Book Description: In The Dance of Love, Classics scholar Bishop Stephen Verney revisits the ancient Hebrew and Greek to explore the original meaning of key Christian words such as 'glory', 'repentance' and 'forgiveness'; words that have lost their original significance and are often diametrically opposed to their true meaning; words that will unlock the doors that block us from knowing God, others or our true selves.
Verney's God is not a vengeful God, but a God of love. When people call for repentance they should not grovel in front of an angry and powerful God but instead forge new relationships. They do not hear the truth in the noise of materialistic culture and ask the questions to which these key words provide the answer - questions about relationships with God, one another and Nature, or the question: 'who am I?'. Verney urges us to return to the traditional truth of Christ and rediscover his words in the true context of today. Christ's truth can save the world but people must know how to read the signs that point to the true mystery of God.
Stephen Verney (1919-2009) was born at Claydon House in Buckinghamshire, where his family had lived since 1456. He went to Harrow School and then on to Balliol College, Oxford where he read Classics. During the Second World War he served with the Friends Ambulance Unit during which he drove ambulances across The Artic and then ran a hospital in Aleppo where he worked as an anaesthetist and was then recruited into the Greek Resistance. He was sent to Crete where his brief was to undermine the morale of the Germans who had occupied the island, and to persuade German soldiers there to defect. He was made a Citizen of Athens in 1990 when Kostas Mitsotakis, a member of his Cretan gang, became Prime Minister of Greece. After the war he returned to Oxford to continue to read Classics and he was ordained as an Anglican clergyman in 1951. In 1964 he became Canon Residentary of Coventry Cathedral, and wrote Fire in Coventry, his first book. While in Coventry he brought together people from thirty-three nations - people who were searching for a positive version of the city of the future - in a conference called 'People and Cities'. His second book, People and Cities, was published in 1969. From Coventry he went to Windsor Castle as one of the Queen's Canons where he shared responsibility for worship at St George's Chapel, and the training of new clergy and laity at the College of St George. He wrote Into the New Age at Windsor following the death of his first wife, Scilla.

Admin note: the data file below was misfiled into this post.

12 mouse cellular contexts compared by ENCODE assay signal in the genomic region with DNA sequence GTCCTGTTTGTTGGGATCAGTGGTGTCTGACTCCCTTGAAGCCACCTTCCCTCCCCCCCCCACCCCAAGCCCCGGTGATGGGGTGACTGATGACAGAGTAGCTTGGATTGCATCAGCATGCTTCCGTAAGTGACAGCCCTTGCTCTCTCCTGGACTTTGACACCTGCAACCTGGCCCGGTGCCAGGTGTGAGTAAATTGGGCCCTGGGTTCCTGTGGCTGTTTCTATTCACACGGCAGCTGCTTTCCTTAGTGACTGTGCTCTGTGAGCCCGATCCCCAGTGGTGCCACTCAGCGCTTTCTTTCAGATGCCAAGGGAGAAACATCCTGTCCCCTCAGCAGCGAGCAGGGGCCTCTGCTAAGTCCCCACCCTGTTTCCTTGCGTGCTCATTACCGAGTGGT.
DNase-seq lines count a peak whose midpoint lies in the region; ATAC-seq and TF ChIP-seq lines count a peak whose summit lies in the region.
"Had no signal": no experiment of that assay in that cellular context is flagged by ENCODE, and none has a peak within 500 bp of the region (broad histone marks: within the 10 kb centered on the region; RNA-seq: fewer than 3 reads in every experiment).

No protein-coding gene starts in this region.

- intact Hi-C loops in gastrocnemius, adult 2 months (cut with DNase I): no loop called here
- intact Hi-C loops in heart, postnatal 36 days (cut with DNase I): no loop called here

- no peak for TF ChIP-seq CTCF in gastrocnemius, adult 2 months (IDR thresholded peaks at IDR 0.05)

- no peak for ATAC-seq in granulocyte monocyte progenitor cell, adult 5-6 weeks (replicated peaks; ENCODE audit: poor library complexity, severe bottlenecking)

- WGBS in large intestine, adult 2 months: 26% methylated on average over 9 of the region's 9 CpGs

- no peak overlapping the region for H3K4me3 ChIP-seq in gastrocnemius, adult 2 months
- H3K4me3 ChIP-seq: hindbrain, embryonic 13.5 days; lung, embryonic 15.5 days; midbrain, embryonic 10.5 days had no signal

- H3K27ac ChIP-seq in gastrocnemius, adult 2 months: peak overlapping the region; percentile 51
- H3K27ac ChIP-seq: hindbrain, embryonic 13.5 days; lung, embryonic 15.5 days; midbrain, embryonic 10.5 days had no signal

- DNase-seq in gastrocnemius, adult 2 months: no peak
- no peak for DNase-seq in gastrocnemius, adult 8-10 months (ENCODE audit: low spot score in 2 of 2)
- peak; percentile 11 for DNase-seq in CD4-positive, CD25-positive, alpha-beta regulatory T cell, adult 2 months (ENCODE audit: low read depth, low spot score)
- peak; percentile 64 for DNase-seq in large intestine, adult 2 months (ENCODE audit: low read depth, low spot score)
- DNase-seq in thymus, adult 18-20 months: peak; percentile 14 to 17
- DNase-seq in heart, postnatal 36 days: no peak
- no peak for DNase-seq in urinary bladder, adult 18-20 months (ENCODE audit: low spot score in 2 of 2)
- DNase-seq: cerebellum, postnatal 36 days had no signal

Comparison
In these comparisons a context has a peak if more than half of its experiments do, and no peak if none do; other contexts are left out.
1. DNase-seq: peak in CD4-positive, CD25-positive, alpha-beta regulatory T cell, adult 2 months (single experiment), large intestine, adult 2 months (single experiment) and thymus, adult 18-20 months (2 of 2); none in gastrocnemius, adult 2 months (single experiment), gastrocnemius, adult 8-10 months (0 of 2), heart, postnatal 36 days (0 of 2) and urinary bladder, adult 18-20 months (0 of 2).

Between 1977 and 1986 he was Bishop of Repton, during which time he became the first bishop to marry a divorcee. He wrote Water into Wine, his best-known book, after the birth and death of his son Harry in 1982. He and his wife Sandra moved to Blewbury in Oxfordshire in 1986 and he began running conferences at The Abbey in Sutton Courtney where he gathered together groups of people with opposing points of view - nuclear physicists and Greenpeace activists, proponents and protagonists of the ordination of women and decision makers from all political parties. His vision of The Abbey was as a place where people could stop and think, voice their differences, learn to listen to each other and begin to understand different points of view. He spent the last ten years of his life exploring in depth themes involving the coexistence of opposites, such as good and evil, war and peace, sexuality and spirituality, masculinity and femininity and relates these themes to his own personal experience of life. This fascinating exploration is realised in the publication of his last book Snakes and Ladders in 2016.
Publisher: Verney Books
Height (mm): 203
Width (mm): 127
Author(s): Stephen Verney